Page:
Mary Jo actually regained consciousness and pushed her way to the top of the car (which was actually the bottom of the car - it had landed on its roof) and died from asphyxiation. The group with Teddy revived him early in the morning and let him know he had a problem. Possibly they told him that Mary Jo had been kidnapped. They told him his children would be killed if he told anyone what had happened and that he would hear from them. On Chappaquiddick, the other group made contact with Markham and Gargan, Ted's cousin and lawyer. They told both men that Mary Jo was at the bottom of the river and that Ted would have to make up a story about it, not revealing the existence of the group. One of the men resembled Ted and his voice sounded something like Ted's. Markham and Gargan were instructed to go the the Vineyard on the morning ferry, tell Ted where Mary Jo was, and come back to the island to wait for a phone call at a pay station near the ferry on the Chappaquiddick side.

The two men did as they were told and Ted found out what had happened to Mary Jo that morning. The three men returned to the pay phone and received their instructions to concoct a story about the "accident" and to report it to the police. The threat against Ted's children was repeated at that time.

Ted, Markham and Gargan went right away to police chief Arena's office on the Vineyard where Ted reported the so-called "accident." Almost at the same time scuba diver John Farror was pulling Mary Jo out of the water, since two boys who had gone fishing earlier that morning had spotted the car and reported it.

Ted called together a small coterie of friends and advisors including family lawyer Burke Marshall, Robert MacNamara, Ted Sorenson, and others. They met on Squaw Island near the Kennedy compound at Hyannisport for three days. At the end of that time they had manufactured the story which Ted told on TV, and later at the inquest. Bob Cutler calls the story, "the shroud." Even the most cursory examination of the story shows it was full of holes and an impossible explanation of what happened. Ted's claim that he made the wrong turn down the dirt road toward the bridge by mistake is an obvious lie. His claim that he swam the channel back to Martha's Vineyard is not believable. His description of how he got out of the car under water and then dove down to try to rescue Mary Jo is impossible. Markham and Gargan's claims that they kept diving after Mary Jo are also unbelievable.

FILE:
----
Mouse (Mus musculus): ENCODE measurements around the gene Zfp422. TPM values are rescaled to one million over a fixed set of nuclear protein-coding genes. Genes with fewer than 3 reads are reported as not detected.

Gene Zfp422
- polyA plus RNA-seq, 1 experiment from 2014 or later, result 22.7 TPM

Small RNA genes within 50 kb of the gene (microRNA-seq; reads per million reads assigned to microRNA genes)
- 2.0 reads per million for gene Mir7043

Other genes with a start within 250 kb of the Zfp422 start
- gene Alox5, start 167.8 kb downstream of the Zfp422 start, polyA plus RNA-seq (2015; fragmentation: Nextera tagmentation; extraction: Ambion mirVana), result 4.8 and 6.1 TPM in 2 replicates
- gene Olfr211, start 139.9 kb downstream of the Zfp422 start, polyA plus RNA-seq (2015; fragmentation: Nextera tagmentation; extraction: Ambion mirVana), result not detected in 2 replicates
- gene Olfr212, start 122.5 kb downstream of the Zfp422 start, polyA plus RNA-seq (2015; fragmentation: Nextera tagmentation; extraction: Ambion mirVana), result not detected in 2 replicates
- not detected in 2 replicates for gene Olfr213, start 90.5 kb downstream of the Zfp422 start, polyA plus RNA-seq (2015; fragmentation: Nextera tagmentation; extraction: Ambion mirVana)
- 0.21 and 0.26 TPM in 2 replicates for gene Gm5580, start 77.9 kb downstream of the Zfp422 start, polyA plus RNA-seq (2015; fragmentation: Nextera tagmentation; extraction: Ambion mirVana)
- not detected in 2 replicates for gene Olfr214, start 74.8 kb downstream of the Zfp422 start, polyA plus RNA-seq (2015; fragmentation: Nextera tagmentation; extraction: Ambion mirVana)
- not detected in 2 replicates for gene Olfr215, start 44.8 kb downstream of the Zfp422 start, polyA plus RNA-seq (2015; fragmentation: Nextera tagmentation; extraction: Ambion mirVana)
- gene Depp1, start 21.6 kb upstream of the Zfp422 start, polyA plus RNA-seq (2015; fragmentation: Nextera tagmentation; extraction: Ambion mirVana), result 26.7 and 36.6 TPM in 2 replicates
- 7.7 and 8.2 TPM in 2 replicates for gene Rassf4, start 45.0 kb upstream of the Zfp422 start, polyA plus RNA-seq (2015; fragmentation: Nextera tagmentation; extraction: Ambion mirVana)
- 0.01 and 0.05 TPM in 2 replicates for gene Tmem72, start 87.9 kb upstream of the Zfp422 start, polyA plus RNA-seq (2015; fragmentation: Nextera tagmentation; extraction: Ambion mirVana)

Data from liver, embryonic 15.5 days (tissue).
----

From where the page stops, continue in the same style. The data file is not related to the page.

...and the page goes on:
The evidence for the Cutler scenario is substantial. It begins with the marks on the bridge and the position of the car in the water. The marks show that the car was standing still on the bridge and then accelerated off the edge, moving at a much higher speed than Kennedy claimed. The distance the car travelled in the air also confirms this. The damage to the car on two sides and on top plus the damage to the windshield and the rear view mirror stanchion prove that some of the damage had to have been inflicted before the car left the bridge.

The blood on the back and on the sleeves of Mary Jo's blouse proves that a wound was inflicted before she left the bridge. The alcohol in her bloodstream proves she was drugged, since all witnesses testified she never drank and did not drink that night. The fact that she was in the back seat when her body was recovered indicates that is where she was when the car hit the water. There was no way she could have dived downward against the inrushing water and moved from the front to the back seat underneath the upside-down seat back.

The wounds on the back of Ted Kennedy's skull, those just above his ear and the large bump on the top indicate he was knocked out. His actions at the hotel the next morning show he was not aware of Mary Jo's death until Markham and Gargan arrived. The trip to the pay phone on Chappaquiddick can only be explained by his receiving a call there, not making one. There were plenty of pay phones in or near Ted's hotel if he needed to make a private call. The tides in the channel and the direction in which Ted claimed he swam do not match. In addition it would have been a superhuman feat to have made it across the channel (as proven by several professionals who subsequently tried it).